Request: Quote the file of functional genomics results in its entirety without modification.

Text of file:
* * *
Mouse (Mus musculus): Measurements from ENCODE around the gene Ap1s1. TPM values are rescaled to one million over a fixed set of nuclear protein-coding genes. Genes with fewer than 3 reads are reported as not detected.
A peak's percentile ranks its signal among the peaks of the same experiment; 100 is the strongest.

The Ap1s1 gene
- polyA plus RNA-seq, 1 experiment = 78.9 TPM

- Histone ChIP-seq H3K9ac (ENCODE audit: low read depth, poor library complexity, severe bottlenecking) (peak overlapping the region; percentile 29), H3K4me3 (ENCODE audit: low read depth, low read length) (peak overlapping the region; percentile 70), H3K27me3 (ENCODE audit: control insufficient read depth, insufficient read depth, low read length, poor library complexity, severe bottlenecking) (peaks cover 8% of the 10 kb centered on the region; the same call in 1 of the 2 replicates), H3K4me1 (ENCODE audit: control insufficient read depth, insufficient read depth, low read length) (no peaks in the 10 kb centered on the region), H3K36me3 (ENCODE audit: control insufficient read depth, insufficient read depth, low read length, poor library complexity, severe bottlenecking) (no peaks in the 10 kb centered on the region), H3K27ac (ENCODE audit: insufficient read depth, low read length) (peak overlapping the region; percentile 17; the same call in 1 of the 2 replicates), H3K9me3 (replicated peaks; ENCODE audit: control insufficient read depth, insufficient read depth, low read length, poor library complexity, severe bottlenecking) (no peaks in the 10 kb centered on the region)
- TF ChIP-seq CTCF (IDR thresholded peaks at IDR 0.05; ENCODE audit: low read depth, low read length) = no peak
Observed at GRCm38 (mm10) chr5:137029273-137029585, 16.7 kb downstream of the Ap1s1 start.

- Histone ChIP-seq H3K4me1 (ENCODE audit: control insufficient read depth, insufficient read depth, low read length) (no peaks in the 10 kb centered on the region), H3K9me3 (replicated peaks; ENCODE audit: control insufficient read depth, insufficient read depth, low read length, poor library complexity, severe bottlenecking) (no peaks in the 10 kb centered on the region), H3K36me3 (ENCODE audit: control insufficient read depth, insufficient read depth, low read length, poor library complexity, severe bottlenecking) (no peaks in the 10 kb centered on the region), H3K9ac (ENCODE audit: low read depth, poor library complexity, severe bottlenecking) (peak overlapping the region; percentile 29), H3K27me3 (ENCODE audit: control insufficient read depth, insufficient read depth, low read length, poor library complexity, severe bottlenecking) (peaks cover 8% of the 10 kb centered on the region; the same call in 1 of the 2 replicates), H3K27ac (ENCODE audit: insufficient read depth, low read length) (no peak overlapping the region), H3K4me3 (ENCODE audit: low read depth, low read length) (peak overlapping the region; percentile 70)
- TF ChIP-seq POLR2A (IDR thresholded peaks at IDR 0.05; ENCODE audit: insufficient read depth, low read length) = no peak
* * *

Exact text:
Mouse (Mus musculus): Measurements from ENCODE around the gene Ap1s1. TPM values are rescaled to one million over a fixed set of nuclear protein-coding genes. Genes with fewer than 3 reads are reported as not detected.
A peak's percentile ranks its signal among the peaks of the same experiment; 100 is the strongest.

The Ap1s1 gene
- polyA plus RNA-seq, 1 experiment = 78.9 TPM

- Histone ChIP-seq H3K9ac (ENCODE audit: low read depth, poor library complexity, severe bottlenecking) (peak overlapping the region; percentile 29), H3K4me3 (ENCODE audit: low read depth, low read length) (peak overlapping the region; percentile 70), H3K27me3 (ENCODE audit: control insufficient read depth, insufficient read depth, low read length, poor library complexity, severe bottlenecking) (peaks cover 8% of the 10 kb centered on the region; the same call in 1 of the 2 replicates), H3K4me1 (ENCODE audit: control insufficient read depth, insufficient read depth, low read length) (no peaks in the 10 kb centered on the region), H3K36me3 (ENCODE audit: control insufficient read depth, insufficient read depth, low read length, poor library complexity, severe bottlenecking) (no peaks in the 10 kb centered on the region), H3K27ac (ENCODE audit: insufficient read depth, low read length) (peak overlapping the region; percentile 17; the same call in 1 of the 2 replicates), H3K9me3 (replicated peaks; ENCODE audit: control insufficient read depth, insufficient read depth, low read length, poor library complexity, severe bottlenecking) (no peaks in the 10 kb centered on the region)
- TF ChIP-seq CTCF (IDR thresholded peaks at IDR 0.05; ENCODE audit: low read depth, low read length) = no peak
Observed at GRCm38 (mm10) chr5:137029273-137029585, 16.7 kb downstream of the Ap1s1 start.

- Histone ChIP-seq H3K4me1 (ENCODE audit: control insufficient read depth, insufficient read depth, low read length) (no peaks in the 10 kb centered on the region), H3K9me3 (replicated peaks; ENCODE audit: control insufficient read depth, insufficient read depth, low read length, poor library complexity, severe bottlenecking) (no peaks in the 10 kb centered on the region), H3K36me3 (ENCODE audit: control insufficient read depth, insufficient read depth, low read length, poor library complexity, severe bottlenecking) (no peaks in the 10 kb centered on the region), H3K9ac (ENCODE audit: low read depth, poor library complexity, severe bottlenecking) (peak overlapping the region; percentile 29), H3K27me3 (ENCODE audit: control insufficient read depth, insufficient read depth, low read length, poor library complexity, severe bottlenecking) (peaks cover 8% of the 10 kb centered on the region; the same call in 1 of the 2 replicates), H3K27ac (ENCODE audit: insufficient read depth, low read length) (no peak overlapping the region), H3K4me3 (ENCODE audit: low read depth, low read length) (peak overlapping the region; percentile 70)
- TF ChIP-seq POLR2A (IDR thresholded peaks at IDR 0.05; ENCODE audit: insufficient read depth, low read length) = no peak